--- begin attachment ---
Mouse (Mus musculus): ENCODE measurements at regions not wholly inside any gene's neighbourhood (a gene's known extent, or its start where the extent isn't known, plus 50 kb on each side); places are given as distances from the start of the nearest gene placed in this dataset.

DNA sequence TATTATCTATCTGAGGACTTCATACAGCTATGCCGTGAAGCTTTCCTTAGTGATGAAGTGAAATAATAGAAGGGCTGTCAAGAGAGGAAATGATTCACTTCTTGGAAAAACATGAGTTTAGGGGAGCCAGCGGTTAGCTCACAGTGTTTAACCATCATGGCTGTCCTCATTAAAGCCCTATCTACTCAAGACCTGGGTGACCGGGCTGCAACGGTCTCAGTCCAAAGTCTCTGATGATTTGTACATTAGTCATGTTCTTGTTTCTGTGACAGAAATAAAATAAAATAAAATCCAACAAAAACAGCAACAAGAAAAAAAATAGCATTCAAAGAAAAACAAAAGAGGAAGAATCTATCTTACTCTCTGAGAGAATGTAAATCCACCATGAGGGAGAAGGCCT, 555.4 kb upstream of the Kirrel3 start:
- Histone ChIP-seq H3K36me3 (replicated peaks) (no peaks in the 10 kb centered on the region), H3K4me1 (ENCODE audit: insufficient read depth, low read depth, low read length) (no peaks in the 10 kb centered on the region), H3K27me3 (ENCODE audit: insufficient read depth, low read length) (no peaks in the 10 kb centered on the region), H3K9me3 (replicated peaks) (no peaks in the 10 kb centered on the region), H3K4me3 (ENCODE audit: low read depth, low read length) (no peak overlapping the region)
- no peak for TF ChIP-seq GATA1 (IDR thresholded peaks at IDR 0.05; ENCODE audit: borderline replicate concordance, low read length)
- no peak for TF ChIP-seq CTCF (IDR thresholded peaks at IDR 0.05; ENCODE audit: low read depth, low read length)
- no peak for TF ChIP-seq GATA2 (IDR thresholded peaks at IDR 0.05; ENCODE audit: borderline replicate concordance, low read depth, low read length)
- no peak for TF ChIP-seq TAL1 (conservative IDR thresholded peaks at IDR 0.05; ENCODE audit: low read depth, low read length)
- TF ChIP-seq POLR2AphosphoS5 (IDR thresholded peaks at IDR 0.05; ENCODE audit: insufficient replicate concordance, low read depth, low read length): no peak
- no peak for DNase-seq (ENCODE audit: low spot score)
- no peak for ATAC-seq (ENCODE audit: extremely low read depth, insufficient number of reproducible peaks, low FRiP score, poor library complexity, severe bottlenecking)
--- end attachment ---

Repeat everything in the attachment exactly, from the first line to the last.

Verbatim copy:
Mouse (Mus musculus): ENCODE measurements at regions not wholly inside any gene's neighbourhood (a gene's known extent, or its start where the extent isn't known, plus 50 kb on each side); places are given as distances from the start of the nearest gene placed in this dataset.

DNA sequence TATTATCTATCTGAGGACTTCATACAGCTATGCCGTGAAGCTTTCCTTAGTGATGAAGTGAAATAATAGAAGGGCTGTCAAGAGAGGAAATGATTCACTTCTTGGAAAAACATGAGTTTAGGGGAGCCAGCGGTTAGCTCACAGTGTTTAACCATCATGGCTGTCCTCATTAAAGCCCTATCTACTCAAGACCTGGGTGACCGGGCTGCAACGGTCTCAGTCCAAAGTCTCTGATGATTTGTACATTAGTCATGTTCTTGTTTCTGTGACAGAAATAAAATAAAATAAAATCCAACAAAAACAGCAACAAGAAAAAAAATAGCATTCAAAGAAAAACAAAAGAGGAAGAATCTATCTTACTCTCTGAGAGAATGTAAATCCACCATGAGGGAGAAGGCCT, 555.4 kb upstream of the Kirrel3 start:
- Histone ChIP-seq H3K36me3 (replicated peaks) (no peaks in the 10 kb centered on the region), H3K4me1 (ENCODE audit: insufficient read depth, low read depth, low read length) (no peaks in the 10 kb centered on the region), H3K27me3 (ENCODE audit: insufficient read depth, low read length) (no peaks in the 10 kb centered on the region), H3K9me3 (replicated peaks) (no peaks in the 10 kb centered on the region), H3K4me3 (ENCODE audit: low read depth, low read length) (no peak overlapping the region)
- no peak for TF ChIP-seq GATA1 (IDR thresholded peaks at IDR 0.05; ENCODE audit: borderline replicate concordance, low read length)
- no peak for TF ChIP-seq CTCF (IDR thresholded peaks at IDR 0.05; ENCODE audit: low read depth, low read length)
- no peak for TF ChIP-seq GATA2 (IDR thresholded peaks at IDR 0.05; ENCODE audit: borderline replicate concordance, low read depth, low read length)
- no peak for TF ChIP-seq TAL1 (conservative IDR thresholded peaks at IDR 0.05; ENCODE audit: low read depth, low read length)
- TF ChIP-seq POLR2AphosphoS5 (IDR thresholded peaks at IDR 0.05; ENCODE audit: insufficient replicate concordance, low read depth, low read length): no peak
- no peak for DNase-seq (ENCODE audit: low spot score)
- no peak for ATAC-seq (ENCODE audit: extremely low read depth, insufficient number of reproducible peaks, low FRiP score, poor library complexity, severe bottlenecking)